• With partners forming Erase Domestic Crime Collaborative, organized public rally with Mayor Wharton and others declaring public health emergency due to high number of domestic homicides – October Domestic Violence Awareness Month event.
  • With $10,000 from CFGM, created a new awareness campaign to connect victims and volunteers to domestic violence resources
  • Championed a Family Safety Center to unify services for adults and children endangered by domestic violence
  • From Workforce Action Collaborative came Transportation Taskforce and effort with MATA to adjust bus routes to link highest-need areas with highest-employment areas.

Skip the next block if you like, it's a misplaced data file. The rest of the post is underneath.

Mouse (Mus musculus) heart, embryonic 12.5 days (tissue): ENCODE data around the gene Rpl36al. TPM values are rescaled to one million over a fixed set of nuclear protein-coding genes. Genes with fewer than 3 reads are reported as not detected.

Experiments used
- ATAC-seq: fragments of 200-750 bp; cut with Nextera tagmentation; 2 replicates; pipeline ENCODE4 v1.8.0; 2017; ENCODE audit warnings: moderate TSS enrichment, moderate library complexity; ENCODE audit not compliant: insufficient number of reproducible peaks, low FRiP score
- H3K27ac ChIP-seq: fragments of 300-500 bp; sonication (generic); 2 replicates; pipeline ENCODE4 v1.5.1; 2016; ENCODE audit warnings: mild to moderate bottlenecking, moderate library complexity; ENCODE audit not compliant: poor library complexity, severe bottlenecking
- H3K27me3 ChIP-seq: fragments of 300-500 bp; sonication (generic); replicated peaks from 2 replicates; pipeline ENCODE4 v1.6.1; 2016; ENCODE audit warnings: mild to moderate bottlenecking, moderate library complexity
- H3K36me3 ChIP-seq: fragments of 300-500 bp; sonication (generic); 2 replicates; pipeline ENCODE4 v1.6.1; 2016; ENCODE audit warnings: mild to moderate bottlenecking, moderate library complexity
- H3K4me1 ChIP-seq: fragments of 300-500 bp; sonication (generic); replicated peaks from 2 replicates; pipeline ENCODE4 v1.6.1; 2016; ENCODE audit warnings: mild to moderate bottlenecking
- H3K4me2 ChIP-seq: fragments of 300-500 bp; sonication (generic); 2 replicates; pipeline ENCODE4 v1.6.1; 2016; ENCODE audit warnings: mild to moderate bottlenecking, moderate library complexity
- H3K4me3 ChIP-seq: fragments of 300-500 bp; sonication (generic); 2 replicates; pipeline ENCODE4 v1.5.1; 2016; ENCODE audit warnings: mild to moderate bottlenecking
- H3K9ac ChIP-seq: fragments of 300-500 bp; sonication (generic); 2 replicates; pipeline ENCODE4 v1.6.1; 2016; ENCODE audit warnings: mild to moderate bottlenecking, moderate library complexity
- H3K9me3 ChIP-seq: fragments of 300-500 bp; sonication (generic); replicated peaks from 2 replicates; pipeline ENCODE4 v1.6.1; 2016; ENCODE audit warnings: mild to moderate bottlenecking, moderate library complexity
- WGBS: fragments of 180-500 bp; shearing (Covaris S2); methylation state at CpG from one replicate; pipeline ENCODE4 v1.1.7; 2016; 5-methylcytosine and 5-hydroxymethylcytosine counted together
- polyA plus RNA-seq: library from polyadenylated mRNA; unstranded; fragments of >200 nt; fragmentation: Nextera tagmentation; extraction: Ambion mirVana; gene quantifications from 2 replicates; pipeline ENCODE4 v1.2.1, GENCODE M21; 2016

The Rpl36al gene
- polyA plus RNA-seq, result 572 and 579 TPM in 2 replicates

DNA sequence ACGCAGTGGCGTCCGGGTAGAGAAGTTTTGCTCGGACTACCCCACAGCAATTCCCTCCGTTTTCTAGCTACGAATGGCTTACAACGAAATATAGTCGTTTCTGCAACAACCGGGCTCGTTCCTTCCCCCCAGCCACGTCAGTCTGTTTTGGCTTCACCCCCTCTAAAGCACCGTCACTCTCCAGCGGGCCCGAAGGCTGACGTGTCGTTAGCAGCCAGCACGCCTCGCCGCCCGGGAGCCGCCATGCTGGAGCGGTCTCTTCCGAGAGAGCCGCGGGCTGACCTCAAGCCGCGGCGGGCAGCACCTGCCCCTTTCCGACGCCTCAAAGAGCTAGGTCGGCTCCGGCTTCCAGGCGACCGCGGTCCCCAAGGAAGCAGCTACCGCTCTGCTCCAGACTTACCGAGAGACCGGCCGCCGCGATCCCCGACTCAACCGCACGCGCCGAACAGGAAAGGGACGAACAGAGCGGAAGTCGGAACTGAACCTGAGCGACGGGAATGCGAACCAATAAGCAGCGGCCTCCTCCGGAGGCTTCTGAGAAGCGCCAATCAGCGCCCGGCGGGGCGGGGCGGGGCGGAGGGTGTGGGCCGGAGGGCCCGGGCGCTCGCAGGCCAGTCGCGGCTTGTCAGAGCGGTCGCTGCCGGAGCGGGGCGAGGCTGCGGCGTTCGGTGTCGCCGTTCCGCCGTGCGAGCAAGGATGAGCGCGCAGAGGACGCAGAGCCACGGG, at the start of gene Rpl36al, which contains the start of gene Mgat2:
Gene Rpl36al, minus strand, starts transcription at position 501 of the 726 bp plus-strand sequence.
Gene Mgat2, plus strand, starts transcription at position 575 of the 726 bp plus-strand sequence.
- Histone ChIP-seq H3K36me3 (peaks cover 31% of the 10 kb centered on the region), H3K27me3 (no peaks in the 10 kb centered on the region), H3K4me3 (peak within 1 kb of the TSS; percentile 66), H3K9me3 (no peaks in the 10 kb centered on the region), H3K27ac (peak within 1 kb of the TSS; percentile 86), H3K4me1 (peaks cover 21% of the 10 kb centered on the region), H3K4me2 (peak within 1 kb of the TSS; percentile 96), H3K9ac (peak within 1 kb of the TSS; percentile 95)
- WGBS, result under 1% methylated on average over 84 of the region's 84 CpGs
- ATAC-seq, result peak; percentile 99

• Girls for Change had more than 30 girls in leadership series
  • Public forum on anti-crime legislation with Hadassah
  • With Women’s Foundation, convened local leaders and researchers to form Women’s Economic Security Collaborative toward idea of creating a Poverty Impact Statement.
  • Executive director was West Tennessee honorary co-chair for Tennessee Economic Council on Women annual summit in Nashville
  • Raised $2,200 trough theater party for 1776 at Circuit Playhouse .
  • Dr. Nancy Hardt returned from fellowship in Washington to present “Women, Policy and Power: A Federal Perspective”
  • Deborah invited to Wednesdays in Mississippi Planning Committee for National Civil Rights Museum
  • Girls for Change finale lock-in at Lindenwood Christian Church
  • Presented findings of Workforce Action Collaborative, on barriers keeping low wage women from good jobs with good wages, at CROW Community Issues Forum
  • Living Wage campaign extended to county employees
  • Sexual harassment research with CROW funded by The Urban Child Institute grant won by MAWC and CROW
  • Rhodes Summer Service Fellow on staff